Chalet organic compost is different from our leaf mulch as its composted leaves, grass clippings and shredded stems. It has a dark soil-like texture (so, small particles) and color. This, too, naturally contains beneficial soil microbes. If bagged when wet it can clot and need to be “crushed” with your hands before using. Like cotton burr compost this would best be used as organic matter incorporated into the soil at planting, or as a dust-thin topdressing for overseeding lawns. (A)

Shredded Hardwood

Shredded hardwood is the go-to mulch for people with long-term crops (read trees and shrubs) that don’t want to replace it annually. Our shredded hardwood is a rich brown color. We do NOT carry color-dyed mulch. It does have fibers so it interlocks and stays in place, rather than floating. Variable, but might have a slightly alkaline pH. Applied 2” deep you should only need to “top it off” once annually, as it doesn’t blow and doesn’t break down quickly. Doesn’t build soil organic matter content. (M)

Shredded Pine Mulch 

Shredded pine might be considered a “specialty” mulch. While it has been screened for consistent size I find that it has a nice mixture of nugget-like little chunks that are great for opening up air spaces (and therefore improving drainage) in heavy clay. It is has other unique benefits. It is the only mulch we carry that: has a slight acidifying effect and has been found to have an innate fungal inhibitor. With that in mind this would be a great candidate for using on acid-loving: blueberries, rhododendrons, azaleas, hollies. In fact, this is part of Chalet’s recommended way of planting rhododendrons and azaleas since they require a highly amended acidic soil and elevated-above-grade planting to maximize drainage in universally dense clay. Could be used on any woodies, though. Caution, you still need to add sulfur at planting and annually for the acid lovers mentioned above even though you’re using the shredded pine. (M,A)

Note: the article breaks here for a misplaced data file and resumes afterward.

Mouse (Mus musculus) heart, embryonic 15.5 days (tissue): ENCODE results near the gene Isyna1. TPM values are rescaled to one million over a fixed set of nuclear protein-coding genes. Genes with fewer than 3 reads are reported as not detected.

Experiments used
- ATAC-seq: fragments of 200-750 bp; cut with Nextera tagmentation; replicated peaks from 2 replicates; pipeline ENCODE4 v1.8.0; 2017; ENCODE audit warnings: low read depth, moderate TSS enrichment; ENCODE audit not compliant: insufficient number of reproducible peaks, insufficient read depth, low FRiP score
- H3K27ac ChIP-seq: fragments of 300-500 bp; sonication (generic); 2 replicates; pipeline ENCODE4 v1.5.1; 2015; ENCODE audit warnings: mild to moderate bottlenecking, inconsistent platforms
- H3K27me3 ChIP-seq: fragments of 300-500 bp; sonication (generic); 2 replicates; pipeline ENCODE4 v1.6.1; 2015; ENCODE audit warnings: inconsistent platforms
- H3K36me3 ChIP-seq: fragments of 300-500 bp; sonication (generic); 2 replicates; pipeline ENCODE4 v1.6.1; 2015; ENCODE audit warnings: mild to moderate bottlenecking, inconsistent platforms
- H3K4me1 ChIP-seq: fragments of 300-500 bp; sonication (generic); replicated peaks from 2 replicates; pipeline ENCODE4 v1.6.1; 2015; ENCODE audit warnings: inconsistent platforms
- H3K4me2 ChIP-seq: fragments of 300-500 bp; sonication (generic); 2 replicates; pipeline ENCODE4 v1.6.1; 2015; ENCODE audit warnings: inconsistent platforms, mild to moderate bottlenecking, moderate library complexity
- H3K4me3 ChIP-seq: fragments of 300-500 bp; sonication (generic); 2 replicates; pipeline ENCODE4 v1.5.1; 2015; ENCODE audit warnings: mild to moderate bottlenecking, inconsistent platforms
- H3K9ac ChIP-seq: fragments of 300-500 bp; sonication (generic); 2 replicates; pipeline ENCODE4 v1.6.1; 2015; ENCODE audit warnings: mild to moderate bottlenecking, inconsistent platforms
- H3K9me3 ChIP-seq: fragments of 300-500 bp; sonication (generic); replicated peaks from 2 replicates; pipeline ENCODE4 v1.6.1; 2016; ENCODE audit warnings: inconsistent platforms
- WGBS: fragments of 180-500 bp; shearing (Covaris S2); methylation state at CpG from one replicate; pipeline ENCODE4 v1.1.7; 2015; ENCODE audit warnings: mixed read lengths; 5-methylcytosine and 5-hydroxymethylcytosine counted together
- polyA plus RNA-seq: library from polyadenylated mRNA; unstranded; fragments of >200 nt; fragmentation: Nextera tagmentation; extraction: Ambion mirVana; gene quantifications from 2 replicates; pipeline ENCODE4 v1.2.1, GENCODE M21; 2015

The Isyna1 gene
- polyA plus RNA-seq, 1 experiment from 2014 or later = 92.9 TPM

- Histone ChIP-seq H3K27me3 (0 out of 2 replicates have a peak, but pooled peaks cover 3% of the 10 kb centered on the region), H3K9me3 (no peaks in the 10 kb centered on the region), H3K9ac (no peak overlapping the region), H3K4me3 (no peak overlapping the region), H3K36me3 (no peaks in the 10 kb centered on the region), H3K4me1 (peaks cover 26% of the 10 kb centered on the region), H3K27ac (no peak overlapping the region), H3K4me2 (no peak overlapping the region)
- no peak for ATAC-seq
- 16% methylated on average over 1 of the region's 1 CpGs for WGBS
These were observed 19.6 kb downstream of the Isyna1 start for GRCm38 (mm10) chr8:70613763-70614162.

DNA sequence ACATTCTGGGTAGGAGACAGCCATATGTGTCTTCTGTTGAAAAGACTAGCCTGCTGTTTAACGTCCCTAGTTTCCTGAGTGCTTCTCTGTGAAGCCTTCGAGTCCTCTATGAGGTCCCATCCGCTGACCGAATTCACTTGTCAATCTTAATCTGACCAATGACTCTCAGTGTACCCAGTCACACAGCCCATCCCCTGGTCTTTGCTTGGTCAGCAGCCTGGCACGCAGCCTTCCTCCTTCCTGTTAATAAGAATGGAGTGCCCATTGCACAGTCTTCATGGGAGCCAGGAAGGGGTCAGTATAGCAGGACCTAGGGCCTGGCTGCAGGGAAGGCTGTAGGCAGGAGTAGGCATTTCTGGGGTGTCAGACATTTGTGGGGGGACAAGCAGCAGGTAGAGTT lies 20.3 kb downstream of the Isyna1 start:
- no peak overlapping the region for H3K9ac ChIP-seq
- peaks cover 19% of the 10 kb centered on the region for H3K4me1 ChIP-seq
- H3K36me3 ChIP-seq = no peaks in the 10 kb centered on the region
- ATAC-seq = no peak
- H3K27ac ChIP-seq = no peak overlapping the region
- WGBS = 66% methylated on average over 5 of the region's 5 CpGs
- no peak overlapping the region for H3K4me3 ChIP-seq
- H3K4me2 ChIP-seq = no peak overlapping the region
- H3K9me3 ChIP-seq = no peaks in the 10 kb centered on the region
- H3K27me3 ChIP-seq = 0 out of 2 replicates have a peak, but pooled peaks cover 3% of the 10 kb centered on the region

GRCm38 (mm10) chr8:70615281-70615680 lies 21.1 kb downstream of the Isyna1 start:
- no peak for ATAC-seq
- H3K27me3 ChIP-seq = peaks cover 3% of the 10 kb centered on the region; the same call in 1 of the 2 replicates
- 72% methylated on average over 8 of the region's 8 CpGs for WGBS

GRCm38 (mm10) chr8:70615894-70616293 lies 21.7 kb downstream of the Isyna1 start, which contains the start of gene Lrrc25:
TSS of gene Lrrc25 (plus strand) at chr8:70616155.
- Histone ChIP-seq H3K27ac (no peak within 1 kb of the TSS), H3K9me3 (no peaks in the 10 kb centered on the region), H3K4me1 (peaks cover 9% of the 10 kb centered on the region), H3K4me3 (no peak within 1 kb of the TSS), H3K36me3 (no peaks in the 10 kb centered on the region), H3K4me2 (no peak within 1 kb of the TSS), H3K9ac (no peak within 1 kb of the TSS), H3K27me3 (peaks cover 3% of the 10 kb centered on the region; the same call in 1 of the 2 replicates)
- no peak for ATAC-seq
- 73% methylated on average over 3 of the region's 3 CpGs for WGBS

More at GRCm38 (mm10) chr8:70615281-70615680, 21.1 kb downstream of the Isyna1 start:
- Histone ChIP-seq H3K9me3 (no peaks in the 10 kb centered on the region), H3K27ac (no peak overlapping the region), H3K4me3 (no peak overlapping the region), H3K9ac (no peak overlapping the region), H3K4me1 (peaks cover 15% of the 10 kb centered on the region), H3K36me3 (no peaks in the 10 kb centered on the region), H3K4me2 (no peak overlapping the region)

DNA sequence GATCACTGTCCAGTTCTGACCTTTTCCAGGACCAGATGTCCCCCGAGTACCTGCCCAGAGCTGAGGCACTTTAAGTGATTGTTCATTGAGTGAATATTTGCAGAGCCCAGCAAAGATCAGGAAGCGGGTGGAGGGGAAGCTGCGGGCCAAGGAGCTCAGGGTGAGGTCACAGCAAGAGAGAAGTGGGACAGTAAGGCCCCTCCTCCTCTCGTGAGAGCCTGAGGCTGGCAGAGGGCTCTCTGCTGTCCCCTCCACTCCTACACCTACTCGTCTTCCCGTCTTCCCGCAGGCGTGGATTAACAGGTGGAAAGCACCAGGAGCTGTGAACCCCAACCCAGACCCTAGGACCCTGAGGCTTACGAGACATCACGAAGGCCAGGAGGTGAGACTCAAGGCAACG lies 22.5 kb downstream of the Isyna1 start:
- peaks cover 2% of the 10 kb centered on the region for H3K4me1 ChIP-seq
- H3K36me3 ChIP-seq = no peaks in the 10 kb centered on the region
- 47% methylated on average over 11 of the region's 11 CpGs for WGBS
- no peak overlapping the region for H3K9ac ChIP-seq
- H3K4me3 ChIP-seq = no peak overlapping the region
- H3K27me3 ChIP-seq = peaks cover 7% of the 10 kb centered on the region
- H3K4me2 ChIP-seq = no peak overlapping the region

Cedar Mulch

Cedar mulch is a shredded alternative to our hardwood mulch. Some sources credit it with a pleasant fragrance as well as insect repellent properties. Since cedar is relatively “rot-resistant” it does take a long time to break down. This would make it a good solution for woodies for folks who don’t want to replace or “freshen” their mulch frequently. Due to their physical nature both of the shredded barks can interlock and pack to the point where over time they can sometimes resist absorption in a way that leaf mulch never will. Doesn’t build soil organic matter. (M)

Chunk Bark Mulch

Chunk bark mulch is useful for a variety of utilitarian reasons: around woody plants, for paths, dog runs and play areas. Because the three sizes are nuggets, rather than shredded, they tend to have rounded edges that would be less apt to splinter and break skin than shredded bark products. Again, this is not a dyed product. On slopes or areas subject to flowing water all sizes may float/move out of place. (M)

Coverage would be helpful, wouldn’t it? 

A 1 cu. ft. bag covers 6 sq. ft. 2” deep, or a 2 cu. ft. bag covers 12 sq. ft. the same depth. And just remember these recommendations are just that- recommendations. The important thing is to amend at planting and mulch. You are not, I repeat, not going to kill something because you chose one over the other.

Tony Fulmer

Chief Horticulture Officer